The odd-numbered lines, starting with one, each contain four sets of two beats for a total of eight syllables. Of these, the first beat is unstressed and the second is stressed, known as iambic tetrameter. The even-numbered lines have three sets of two beats for a total of six syllables. Both of these start with an unstressed syllable and are followed by a stressed syllable. Of these, the first beat is unstressed and the second is stressed, known as iambic trimeter. 

 

Dickinson’s Dashes and Capitalization

Scholars are divided over what this intermittent punctuation could mean. But in this case, the dashes are easily read as moments in which the speaker was overwhelmed or thinking hard before proceeding. The pauses represent a desire to create drama and tension in the text. It is also a way for the reader, speaker, and even Dickinson herself, to gather thoughts together before moving on to the next line. 

One should also consider the use of capitalization in these lines. This is another technique that Dickinson is known for, and which causes confusion among students and scholars alike. There is no single definitive reason why Dickinson capitalized the words she did. Often, the words she chose were the most prominent of the lines, the ones that were the most evocative and meaningful. This appears to be the case in ‘A little Dog that wags his tail’ as well.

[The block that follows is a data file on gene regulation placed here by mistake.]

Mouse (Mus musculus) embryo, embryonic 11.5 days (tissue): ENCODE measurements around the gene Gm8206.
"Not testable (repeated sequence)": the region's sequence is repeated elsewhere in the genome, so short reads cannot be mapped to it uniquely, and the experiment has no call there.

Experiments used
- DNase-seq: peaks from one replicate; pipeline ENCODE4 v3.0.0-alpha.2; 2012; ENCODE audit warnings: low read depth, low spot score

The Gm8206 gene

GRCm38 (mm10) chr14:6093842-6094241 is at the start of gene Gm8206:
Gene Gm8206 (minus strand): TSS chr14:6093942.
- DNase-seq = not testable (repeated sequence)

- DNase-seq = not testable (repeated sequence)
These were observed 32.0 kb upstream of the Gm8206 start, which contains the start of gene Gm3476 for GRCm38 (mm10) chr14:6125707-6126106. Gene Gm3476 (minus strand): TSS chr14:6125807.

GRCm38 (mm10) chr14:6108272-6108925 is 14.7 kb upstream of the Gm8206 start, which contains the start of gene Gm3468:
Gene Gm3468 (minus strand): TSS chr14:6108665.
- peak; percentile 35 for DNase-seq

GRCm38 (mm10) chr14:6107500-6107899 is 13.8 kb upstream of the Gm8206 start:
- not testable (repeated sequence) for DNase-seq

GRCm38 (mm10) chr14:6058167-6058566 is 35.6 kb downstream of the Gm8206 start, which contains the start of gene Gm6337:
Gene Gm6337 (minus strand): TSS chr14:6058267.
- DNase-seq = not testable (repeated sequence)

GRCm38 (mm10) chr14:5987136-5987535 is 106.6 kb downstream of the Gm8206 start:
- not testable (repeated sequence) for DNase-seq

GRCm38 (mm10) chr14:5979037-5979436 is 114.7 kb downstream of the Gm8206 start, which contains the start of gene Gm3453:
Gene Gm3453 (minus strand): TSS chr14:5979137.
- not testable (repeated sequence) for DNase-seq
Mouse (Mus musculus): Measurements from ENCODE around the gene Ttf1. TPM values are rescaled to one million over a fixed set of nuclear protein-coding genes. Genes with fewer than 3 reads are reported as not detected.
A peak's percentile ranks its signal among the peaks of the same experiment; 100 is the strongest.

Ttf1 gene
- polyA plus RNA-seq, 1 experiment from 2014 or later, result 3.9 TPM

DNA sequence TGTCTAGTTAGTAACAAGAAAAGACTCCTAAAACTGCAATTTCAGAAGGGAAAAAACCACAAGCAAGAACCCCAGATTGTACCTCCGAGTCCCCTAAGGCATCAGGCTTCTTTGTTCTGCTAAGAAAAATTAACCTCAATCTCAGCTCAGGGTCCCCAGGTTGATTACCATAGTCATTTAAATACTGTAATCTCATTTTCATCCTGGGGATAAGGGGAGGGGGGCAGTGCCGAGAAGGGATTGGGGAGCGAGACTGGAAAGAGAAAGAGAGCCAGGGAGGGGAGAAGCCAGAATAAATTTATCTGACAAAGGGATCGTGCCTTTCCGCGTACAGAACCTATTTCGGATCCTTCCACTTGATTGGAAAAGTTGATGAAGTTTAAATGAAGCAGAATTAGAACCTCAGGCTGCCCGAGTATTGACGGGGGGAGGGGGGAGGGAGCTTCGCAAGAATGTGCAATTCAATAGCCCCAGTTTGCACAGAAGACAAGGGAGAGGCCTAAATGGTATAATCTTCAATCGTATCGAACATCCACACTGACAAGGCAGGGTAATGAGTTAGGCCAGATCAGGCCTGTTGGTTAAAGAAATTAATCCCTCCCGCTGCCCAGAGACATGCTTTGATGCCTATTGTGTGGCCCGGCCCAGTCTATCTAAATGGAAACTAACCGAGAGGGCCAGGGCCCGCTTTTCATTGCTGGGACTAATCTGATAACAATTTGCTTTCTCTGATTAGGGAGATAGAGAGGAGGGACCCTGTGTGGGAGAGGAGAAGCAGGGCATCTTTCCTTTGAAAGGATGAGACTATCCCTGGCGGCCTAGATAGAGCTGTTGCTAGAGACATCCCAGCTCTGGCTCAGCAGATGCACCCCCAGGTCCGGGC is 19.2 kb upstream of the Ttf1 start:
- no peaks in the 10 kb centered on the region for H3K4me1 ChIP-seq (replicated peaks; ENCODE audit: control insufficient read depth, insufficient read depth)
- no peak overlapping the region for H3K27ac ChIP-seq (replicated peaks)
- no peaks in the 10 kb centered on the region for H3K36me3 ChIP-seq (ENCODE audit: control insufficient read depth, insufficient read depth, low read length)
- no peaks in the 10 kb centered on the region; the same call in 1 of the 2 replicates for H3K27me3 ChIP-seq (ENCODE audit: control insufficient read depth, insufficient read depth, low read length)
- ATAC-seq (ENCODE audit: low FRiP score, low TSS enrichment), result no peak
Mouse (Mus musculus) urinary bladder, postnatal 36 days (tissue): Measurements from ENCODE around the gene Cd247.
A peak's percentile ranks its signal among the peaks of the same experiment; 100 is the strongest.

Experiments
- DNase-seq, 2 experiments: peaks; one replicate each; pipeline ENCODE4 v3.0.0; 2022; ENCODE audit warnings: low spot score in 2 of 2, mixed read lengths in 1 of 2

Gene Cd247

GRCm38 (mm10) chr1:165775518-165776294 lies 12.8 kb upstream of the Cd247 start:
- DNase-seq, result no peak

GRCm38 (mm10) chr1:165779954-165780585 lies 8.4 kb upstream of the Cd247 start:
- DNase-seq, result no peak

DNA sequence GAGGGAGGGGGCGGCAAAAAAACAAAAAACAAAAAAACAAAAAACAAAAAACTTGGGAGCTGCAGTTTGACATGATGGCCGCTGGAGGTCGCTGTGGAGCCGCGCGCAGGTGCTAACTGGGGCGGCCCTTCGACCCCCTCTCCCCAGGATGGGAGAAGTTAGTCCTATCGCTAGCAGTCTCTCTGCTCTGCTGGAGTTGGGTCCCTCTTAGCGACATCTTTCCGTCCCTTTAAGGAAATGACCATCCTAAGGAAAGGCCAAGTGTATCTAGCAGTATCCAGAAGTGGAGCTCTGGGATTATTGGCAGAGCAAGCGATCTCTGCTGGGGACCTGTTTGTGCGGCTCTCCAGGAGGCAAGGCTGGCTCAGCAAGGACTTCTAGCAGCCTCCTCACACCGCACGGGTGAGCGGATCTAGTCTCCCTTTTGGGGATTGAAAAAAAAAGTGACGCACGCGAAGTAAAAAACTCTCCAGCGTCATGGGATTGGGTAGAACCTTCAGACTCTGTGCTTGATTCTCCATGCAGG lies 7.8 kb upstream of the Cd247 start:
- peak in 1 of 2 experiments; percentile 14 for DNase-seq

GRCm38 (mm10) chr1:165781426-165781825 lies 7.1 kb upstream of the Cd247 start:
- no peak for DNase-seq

Poetic Techniques in A little Dog that wags his tail

Dickinson makes use of several poetic techniques in A little Dog that wags his tail’. These include but are not limited to alliteration, enjambment,  and metaphor. The latter is one of the most important techniques in this poem.